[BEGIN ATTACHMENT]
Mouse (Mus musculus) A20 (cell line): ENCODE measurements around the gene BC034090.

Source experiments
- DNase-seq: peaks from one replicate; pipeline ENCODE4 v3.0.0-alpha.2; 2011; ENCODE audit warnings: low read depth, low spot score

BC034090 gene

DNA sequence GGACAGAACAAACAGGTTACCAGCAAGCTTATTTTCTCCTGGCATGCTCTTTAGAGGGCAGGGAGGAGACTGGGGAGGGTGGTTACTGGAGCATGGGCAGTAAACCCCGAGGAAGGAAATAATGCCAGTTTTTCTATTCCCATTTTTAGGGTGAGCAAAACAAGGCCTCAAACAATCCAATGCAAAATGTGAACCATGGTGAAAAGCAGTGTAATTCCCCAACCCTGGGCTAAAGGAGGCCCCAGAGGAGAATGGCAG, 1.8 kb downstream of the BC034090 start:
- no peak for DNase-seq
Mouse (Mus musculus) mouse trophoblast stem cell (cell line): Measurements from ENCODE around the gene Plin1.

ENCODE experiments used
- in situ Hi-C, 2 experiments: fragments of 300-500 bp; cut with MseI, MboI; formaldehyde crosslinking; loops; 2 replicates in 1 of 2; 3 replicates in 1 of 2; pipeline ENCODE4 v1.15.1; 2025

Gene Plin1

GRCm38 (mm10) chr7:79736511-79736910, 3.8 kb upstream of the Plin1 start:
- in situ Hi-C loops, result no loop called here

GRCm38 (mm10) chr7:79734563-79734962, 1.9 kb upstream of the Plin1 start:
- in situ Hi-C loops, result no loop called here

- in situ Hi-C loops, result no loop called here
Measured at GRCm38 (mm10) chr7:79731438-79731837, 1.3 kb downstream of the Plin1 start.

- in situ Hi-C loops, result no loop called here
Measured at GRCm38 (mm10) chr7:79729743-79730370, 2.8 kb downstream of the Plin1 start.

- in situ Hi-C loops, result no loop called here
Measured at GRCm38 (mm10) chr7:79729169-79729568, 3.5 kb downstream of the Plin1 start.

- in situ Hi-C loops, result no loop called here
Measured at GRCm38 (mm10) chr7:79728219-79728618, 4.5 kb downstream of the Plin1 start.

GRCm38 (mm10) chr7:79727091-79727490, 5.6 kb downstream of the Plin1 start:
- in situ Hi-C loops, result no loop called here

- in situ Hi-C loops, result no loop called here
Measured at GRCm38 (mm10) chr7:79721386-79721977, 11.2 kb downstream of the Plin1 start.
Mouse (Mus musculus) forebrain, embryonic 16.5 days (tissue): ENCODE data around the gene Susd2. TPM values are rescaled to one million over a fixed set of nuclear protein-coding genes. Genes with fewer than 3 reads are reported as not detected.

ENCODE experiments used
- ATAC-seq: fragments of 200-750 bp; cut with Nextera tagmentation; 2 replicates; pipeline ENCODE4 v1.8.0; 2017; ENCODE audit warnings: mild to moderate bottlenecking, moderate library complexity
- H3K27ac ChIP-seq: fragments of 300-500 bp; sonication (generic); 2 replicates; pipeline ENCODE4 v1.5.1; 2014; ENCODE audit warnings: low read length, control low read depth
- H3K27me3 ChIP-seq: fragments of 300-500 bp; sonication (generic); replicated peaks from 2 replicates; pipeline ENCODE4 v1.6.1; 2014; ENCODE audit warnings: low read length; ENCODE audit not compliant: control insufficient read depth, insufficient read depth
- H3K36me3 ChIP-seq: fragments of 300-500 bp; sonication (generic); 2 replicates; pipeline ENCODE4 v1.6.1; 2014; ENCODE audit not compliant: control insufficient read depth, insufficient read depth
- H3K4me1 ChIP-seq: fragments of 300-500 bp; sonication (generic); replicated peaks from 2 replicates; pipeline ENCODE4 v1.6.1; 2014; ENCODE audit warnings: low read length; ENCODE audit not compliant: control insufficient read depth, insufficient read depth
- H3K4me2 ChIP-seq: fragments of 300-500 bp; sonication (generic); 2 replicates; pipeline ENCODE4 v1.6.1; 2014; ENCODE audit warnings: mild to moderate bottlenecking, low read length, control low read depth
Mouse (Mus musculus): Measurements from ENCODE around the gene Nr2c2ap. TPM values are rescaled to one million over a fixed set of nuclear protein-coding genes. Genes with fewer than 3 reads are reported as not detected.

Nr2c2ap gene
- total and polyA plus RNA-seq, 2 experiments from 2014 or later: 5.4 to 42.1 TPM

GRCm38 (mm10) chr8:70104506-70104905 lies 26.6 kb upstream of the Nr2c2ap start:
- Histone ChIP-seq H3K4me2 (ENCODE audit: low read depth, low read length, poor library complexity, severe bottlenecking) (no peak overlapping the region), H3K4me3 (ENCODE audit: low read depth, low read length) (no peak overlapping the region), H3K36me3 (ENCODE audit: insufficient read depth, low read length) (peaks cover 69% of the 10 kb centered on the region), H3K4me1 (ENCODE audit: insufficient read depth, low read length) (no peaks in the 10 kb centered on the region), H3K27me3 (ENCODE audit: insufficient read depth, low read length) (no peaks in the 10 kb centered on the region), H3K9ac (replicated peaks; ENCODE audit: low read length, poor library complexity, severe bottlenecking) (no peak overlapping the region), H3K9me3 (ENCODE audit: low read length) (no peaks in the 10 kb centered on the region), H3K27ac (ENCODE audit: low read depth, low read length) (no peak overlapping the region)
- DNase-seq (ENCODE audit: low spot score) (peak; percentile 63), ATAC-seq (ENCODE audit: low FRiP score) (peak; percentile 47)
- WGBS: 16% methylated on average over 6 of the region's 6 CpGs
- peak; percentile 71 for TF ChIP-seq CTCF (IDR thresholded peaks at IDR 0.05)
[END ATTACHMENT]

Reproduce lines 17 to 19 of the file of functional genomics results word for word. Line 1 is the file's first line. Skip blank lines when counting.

- in situ Hi-C loops, result no loop called here
Measured at GRCm38 (mm10) chr7:79729743-79730370, 2.8 kb downstream of the Plin1 start.

- in situ Hi-C loops, result no loop called here